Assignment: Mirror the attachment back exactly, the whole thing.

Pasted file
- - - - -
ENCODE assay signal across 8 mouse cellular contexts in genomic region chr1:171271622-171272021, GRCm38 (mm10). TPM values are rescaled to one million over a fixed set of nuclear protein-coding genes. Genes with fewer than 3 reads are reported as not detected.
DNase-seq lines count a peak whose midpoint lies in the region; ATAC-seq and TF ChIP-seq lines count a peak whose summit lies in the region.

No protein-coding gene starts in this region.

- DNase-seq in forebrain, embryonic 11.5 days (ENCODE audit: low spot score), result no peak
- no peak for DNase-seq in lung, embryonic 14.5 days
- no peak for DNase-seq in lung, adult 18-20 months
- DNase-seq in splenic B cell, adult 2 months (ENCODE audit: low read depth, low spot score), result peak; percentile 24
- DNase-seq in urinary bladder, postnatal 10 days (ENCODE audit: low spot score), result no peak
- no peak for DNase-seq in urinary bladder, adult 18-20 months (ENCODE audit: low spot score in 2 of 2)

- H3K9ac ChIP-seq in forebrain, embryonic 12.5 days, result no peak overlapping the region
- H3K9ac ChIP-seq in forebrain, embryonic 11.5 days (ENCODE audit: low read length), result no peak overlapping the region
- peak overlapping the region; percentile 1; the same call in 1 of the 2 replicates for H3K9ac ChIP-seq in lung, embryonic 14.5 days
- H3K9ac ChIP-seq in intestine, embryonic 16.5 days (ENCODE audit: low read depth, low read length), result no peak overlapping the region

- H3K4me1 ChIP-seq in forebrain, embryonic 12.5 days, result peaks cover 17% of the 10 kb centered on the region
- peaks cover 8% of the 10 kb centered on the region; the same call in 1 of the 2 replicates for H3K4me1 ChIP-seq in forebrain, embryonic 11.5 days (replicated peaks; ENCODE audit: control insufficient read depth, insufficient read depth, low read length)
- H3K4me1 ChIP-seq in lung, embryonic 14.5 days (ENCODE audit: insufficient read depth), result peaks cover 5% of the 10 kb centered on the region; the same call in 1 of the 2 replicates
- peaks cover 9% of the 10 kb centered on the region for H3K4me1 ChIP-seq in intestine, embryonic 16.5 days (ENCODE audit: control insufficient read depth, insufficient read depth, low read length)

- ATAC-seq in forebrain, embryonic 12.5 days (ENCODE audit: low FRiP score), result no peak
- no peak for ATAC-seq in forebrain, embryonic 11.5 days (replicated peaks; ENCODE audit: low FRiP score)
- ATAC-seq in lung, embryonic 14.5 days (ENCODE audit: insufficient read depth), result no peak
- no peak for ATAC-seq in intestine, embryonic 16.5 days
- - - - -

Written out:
ENCODE assay signal across 8 mouse cellular contexts in genomic region chr1:171271622-171272021, GRCm38 (mm10). TPM values are rescaled to one million over a fixed set of nuclear protein-coding genes. Genes with fewer than 3 reads are reported as not detected.
DNase-seq lines count a peak whose midpoint lies in the region; ATAC-seq and TF ChIP-seq lines count a peak whose summit lies in the region.

No protein-coding gene starts in this region.

- DNase-seq in forebrain, embryonic 11.5 days (ENCODE audit: low spot score), result no peak
- no peak for DNase-seq in lung, embryonic 14.5 days
- no peak for DNase-seq in lung, adult 18-20 months
- DNase-seq in splenic B cell, adult 2 months (ENCODE audit: low read depth, low spot score), result peak; percentile 24
- DNase-seq in urinary bladder, postnatal 10 days (ENCODE audit: low spot score), result no peak
- no peak for DNase-seq in urinary bladder, adult 18-20 months (ENCODE audit: low spot score in 2 of 2)

- H3K9ac ChIP-seq in forebrain, embryonic 12.5 days, result no peak overlapping the region
- H3K9ac ChIP-seq in forebrain, embryonic 11.5 days (ENCODE audit: low read length), result no peak overlapping the region
- peak overlapping the region; percentile 1; the same call in 1 of the 2 replicates for H3K9ac ChIP-seq in lung, embryonic 14.5 days
- H3K9ac ChIP-seq in intestine, embryonic 16.5 days (ENCODE audit: low read depth, low read length), result no peak overlapping the region

- H3K4me1 ChIP-seq in forebrain, embryonic 12.5 days, result peaks cover 17% of the 10 kb centered on the region
- peaks cover 8% of the 10 kb centered on the region; the same call in 1 of the 2 replicates for H3K4me1 ChIP-seq in forebrain, embryonic 11.5 days (replicated peaks; ENCODE audit: control insufficient read depth, insufficient read depth, low read length)
- H3K4me1 ChIP-seq in lung, embryonic 14.5 days (ENCODE audit: insufficient read depth), result peaks cover 5% of the 10 kb centered on the region; the same call in 1 of the 2 replicates
- peaks cover 9% of the 10 kb centered on the region for H3K4me1 ChIP-seq in intestine, embryonic 16.5 days (ENCODE audit: control insufficient read depth, insufficient read depth, low read length)

- ATAC-seq in forebrain, embryonic 12.5 days (ENCODE audit: low FRiP score), result no peak
- no peak for ATAC-seq in forebrain, embryonic 11.5 days (replicated peaks; ENCODE audit: low FRiP score)
- ATAC-seq in lung, embryonic 14.5 days (ENCODE audit: insufficient read depth), result no peak
- no peak for ATAC-seq in intestine, embryonic 16.5 days